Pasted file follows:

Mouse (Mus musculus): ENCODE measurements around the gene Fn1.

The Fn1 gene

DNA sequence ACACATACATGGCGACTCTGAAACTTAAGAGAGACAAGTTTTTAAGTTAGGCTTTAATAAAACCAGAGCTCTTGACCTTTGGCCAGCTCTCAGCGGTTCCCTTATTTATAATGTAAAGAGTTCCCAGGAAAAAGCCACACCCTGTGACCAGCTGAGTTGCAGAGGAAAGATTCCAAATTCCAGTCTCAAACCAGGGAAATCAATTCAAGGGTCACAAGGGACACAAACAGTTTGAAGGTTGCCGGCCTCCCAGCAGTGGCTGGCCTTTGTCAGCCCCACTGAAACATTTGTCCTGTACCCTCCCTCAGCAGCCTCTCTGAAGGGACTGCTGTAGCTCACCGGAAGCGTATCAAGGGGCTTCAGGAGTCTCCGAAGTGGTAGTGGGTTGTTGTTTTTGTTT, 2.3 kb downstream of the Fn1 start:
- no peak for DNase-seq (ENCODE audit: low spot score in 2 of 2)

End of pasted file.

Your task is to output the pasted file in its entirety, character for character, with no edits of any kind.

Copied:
Mouse (Mus musculus): ENCODE measurements around the gene Fn1.

The Fn1 gene

DNA sequence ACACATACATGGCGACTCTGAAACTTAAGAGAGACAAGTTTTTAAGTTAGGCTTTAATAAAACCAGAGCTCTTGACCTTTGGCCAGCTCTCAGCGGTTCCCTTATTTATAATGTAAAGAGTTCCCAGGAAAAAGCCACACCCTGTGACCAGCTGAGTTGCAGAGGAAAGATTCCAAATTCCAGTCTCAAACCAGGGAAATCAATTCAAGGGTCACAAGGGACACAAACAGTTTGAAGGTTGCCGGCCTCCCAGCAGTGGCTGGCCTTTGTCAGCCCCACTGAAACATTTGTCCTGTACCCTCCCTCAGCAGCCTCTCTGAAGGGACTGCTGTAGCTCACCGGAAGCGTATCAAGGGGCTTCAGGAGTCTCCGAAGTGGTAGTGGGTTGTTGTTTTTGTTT, 2.3 kb downstream of the Fn1 start:
- no peak for DNase-seq (ENCODE audit: low spot score in 2 of 2)